There are some expectations a person has when they purchase a new device, whether it be a smartphone or a new computer. It needs to perform better than your old device, and it should run the top-of-the-line programs without any problems.
Unfortunately, it seems brands like Samsung and Microsoft never got the memo. When you purchase one of their new, top-of-the-line products, you also end up with a ton of unnecessary bloatware.
Just like a clean desk, it’s important to clear out your device of any extra or unused software taking up space such as pre-installed programs.
But what is bloatware exactly and is all of it as bad as the name implies? Keep reading to learn more about online security.
The term bloatware refers to any software installed on a device that takes up excessive disk space or performs worse than another similar program. In most cases, bloatware is integrated into the operating system to the point where you can’t completely uninstall it.
However, whether or not a program counts as such depends on the user and the supporting development team.
For example, Samsung phones and Galaxy Tabs come with a plethora of preinstalled apps such as NewsBrief, Health, and more. While users can remove some of these apps, there are those, like Galaxy Store, that they can’t delete.
The problem is that Android’s Play Store already fulfills the functionality of Galaxy Store. Other news apps also do what NewsBrief does and are compatible with other smart devices.
Meanwhile, Apple Music offers the same type of service as its competitors, but is well-supported by its developers. It also integrates well with all of Apple’s different products.
Alternatively, you can run into bloatware that comes from new external hardware, like a printer or a drawing tablet. Even if you already own a suitable program, the company will try to push their own versions onto customers.
How Bloatware Compromises Your Online Security
Even though bloatware may seem like a minor annoyance at best, it can actually compromise your technology. In fact, some people actually go out of their ways to hack their devices in order to erase bloatware despite the risks.
The problem lies in the nature of bloatware. Oftentimes, they’re apps or software that people don’t care about and thusly don’t get the kind of support they need from their developers. This opens them up to all kinds of liabilities.
Decreased Processing Speeds
Generally speaking, bloatware takes up a lot of space on your device. Not only does this mean less space for the apps you actually care about, but it also means your device will run slower.
Additionally, some pre-installed apps run constantly in the background, even if you’re not using them. Unless you know to delete or stop them, you may find your phone or tablet isn’t performing as expected.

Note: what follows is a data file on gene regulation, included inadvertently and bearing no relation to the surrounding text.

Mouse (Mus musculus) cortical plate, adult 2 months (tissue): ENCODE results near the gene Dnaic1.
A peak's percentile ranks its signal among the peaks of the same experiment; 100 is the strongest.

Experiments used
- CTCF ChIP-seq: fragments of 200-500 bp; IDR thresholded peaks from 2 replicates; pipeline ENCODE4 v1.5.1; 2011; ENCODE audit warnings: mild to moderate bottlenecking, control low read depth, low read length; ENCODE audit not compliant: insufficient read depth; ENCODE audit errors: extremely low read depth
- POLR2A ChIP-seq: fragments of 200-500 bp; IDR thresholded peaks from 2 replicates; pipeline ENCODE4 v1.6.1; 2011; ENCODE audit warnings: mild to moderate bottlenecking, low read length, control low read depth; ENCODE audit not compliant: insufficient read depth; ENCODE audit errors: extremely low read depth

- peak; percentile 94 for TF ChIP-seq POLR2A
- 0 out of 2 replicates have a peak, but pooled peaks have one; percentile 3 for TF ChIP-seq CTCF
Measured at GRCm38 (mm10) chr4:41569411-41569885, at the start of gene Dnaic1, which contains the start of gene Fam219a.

Waste of Space
Your smartphone may come with dozens of programs that you will never touch or use. While some can get uninstalled, others only allow you to disable them. Many Android device users go to the lengths of rooting them solely to get rid of these unnecessary programs.
Digital Security Risk
One of the best ways to keep your programs and apps secure is to update them regularly. However, bloatware often includes older software that hasn’t received any updates in a while. That creates a security risk that opens up your entire network to a data breach.
There have also been situations in the past where software updates actually brought Trojan viruses into operating systems. If a program hasn’t been updated in a while, it only takes an opportunistic hacker to upload a fake update.
Since so many people rely on smartphone technology in today’s work culture, your business security could be at risk through your employees. Phishing protection and scam protection can only do so much if you don’t deal with passive threats like bloatware.
Dealing With Bloatware
Freeing your computer and smart devices of bloatware is simple enough in most cases.
When you first turn on a Windows computer, always make sure to look through the list of installed apps. You can find those in the settings, where every app should be listed.
Go through and uninstall whatever you don’t recognize. If you’re not sure about something, look it up online to see what it’s for. You can also look for certain programs online that can help you determine what’s safe to uninstall.
As for your mobile device, once again look for installed apps inside your settings. Disable anything that you can’t uninstall, and watch as your device regains some storage space.
Bloatware is a security risk, especially when there are better alternatives out there. The security software previously installed may claim to protect your device, but it most likely won’t offer phishing protection.
Microsoft Defender is one of the few exceptions, as it does offer decent protection from viruses, trojans, and other malware. It also comes installed with any Windows device.
To maximize your digital security, make sure every user in your company has the same protection installed. It’s also important to teach them best practices on scam protection and avoiding malware.
Your company’s online security is more important than ever with the rise in cybercrime around the world. Bloatware on your devices don’t help with that. Instead, they can act as a way into your device and to your information.
Deleting all that bloatware may seem like a lot of effort, but it’ll save you down the line. You’ll also clear up space for more important programs and files.
If your company needs help managing its tech and other IT problems, contact DSS today.